Always wanted to cut off your long locks in favour of a rockin' green mohawk? Do it.
Been lusting after an outrageous pair of shoes that just wouldn't fly with your family (let alone your boss)? Buy them.
This is the premise behind a new army being built in Canberra - and they want you to enlist.
The Just Be Revolution is the brainchild of Rockstars and Royalty fashion designer Vicky Kidd-Gallichan, who developed the idea over the Christmas holidays, sitting in a car for hours while watching her family fishing.
"We did some stunning photo shoots with Lori [Cicchini] last year for Rockstars and Royalty and they really challenged gender boundaries and were just so inspiring," Kidd-Gallichan says.
"These images just sat with me, I knew I wanted to use the pictures for something but I wasn't quite sure where they fitted in or what the message would be.
"Then I got some major clarity that it was all about appearance and being judged on your appearance, and I just wanted to start a revolution to inspire people to be exactly who they want to be."
Hundreds of Canberrans have already signed up to the vision and a brave few have shared their stories on The Just Be Revolution YouTube channel.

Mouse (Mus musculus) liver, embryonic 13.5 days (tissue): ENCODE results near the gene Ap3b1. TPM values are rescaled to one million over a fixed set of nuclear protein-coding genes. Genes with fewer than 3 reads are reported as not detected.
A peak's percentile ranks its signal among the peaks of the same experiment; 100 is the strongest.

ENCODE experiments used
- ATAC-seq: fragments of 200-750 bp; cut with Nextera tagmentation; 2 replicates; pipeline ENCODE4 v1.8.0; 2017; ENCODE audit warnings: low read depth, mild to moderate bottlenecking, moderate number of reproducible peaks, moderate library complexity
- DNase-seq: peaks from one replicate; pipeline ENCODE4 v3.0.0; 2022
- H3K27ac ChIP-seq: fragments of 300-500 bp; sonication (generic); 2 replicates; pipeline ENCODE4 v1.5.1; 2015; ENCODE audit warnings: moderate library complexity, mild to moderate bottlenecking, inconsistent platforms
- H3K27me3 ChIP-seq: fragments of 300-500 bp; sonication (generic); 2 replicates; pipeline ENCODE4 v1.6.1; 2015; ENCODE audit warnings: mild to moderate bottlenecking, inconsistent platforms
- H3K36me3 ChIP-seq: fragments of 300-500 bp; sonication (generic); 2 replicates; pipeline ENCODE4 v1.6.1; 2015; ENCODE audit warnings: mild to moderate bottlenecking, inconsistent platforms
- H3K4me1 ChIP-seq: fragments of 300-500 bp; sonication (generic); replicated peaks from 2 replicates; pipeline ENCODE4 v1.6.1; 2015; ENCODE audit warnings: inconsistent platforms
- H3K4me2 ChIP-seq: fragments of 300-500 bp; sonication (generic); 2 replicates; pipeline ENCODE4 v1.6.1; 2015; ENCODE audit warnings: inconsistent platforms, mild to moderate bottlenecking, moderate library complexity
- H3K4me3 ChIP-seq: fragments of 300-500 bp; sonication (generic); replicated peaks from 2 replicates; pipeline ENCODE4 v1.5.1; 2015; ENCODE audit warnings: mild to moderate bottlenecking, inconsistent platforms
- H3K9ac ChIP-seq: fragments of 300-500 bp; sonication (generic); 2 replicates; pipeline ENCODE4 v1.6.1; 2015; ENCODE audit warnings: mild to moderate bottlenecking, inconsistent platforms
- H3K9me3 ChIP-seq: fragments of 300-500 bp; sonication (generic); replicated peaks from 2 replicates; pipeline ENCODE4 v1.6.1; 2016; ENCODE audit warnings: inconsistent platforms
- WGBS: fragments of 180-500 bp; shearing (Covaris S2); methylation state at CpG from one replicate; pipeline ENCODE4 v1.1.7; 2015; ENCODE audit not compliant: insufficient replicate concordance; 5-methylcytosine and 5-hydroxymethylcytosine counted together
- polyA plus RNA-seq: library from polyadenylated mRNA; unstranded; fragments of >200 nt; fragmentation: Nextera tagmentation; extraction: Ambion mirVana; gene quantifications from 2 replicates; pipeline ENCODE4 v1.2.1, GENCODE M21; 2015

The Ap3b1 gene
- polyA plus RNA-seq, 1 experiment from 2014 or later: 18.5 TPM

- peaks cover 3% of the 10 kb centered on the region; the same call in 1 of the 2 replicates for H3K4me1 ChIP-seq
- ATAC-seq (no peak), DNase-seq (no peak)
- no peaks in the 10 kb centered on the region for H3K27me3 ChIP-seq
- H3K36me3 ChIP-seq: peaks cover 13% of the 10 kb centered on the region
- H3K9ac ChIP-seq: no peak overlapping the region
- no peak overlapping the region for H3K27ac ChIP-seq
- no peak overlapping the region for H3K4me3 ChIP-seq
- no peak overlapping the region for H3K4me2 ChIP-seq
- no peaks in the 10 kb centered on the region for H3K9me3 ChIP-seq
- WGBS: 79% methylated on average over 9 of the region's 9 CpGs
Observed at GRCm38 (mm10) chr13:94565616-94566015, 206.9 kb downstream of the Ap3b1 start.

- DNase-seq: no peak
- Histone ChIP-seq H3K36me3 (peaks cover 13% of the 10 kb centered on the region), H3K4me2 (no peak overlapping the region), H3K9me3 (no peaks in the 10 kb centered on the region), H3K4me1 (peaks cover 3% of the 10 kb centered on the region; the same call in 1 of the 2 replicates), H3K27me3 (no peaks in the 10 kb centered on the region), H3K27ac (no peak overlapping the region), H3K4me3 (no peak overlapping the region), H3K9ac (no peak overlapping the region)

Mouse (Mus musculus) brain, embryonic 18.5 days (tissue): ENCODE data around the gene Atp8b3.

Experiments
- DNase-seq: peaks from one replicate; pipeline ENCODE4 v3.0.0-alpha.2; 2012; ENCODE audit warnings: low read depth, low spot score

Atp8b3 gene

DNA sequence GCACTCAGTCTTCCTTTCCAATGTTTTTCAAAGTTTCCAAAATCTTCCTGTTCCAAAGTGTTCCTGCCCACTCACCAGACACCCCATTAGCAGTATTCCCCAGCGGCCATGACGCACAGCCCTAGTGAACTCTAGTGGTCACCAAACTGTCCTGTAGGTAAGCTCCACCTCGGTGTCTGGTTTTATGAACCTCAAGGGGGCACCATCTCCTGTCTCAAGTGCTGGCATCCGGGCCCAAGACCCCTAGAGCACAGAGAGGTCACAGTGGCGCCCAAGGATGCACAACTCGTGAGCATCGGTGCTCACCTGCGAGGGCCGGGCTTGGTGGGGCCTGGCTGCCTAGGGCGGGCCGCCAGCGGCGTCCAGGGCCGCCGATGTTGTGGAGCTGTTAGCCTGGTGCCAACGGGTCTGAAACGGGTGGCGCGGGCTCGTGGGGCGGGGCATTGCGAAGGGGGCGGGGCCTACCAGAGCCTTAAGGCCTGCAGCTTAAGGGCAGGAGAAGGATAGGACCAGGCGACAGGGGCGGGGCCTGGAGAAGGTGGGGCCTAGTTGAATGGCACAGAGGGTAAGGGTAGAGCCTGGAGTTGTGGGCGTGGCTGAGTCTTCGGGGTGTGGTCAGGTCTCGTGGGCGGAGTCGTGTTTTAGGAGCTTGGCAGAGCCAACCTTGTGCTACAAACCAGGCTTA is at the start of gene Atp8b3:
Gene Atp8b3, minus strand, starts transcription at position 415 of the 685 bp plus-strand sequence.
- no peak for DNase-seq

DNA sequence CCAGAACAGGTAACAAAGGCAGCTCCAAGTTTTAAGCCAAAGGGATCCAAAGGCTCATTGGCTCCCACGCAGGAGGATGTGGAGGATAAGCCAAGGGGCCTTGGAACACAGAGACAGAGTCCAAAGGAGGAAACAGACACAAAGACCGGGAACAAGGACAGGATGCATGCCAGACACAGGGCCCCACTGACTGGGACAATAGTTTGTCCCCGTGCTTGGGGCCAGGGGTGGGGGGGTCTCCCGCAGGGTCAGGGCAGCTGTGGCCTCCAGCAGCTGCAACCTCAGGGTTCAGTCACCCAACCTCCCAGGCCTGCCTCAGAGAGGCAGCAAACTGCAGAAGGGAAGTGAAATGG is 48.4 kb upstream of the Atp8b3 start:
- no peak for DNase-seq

Shannon Brown is a male burlesque dancer who started out behind the lens photographing shows, and now strips down to dance onstage. He admits burlesque dancing makes him "shit scared" but he loves it.
Hairstylist and aspiring makeup artist Justin Brunton has been building the confidence to wear makeup since 2013.
"It was a good feeling though - I could be myself. Now I can't really go a day without putting a little bit of makeup on.
"The first time I went out in public ... I felt like everyone was staring at me but realistically it was just all in my head. Now when I go out I feel amazing.
"People can stare at me all they want, I don't care.
"I used to be shy but today I'm very confident and will happily walk down the street wearing whatever I want."
"Ultimately the revolution is a platform for sharing stories," she says.
"We want to inspire and encourage people to have hope and to take that first little step.
"To have the confidence to put on the dress that they've always wanted to wear or have the haircut they've always wanted to have.
"Sometimes it can be a little thing that can make a big difference."
She says the long-term vision for Just Be includes challenging mainstream media on contradictory messages around physical appearance.
If you'd like to share your story via The Just Be Revolution email firstname.lastname@example.org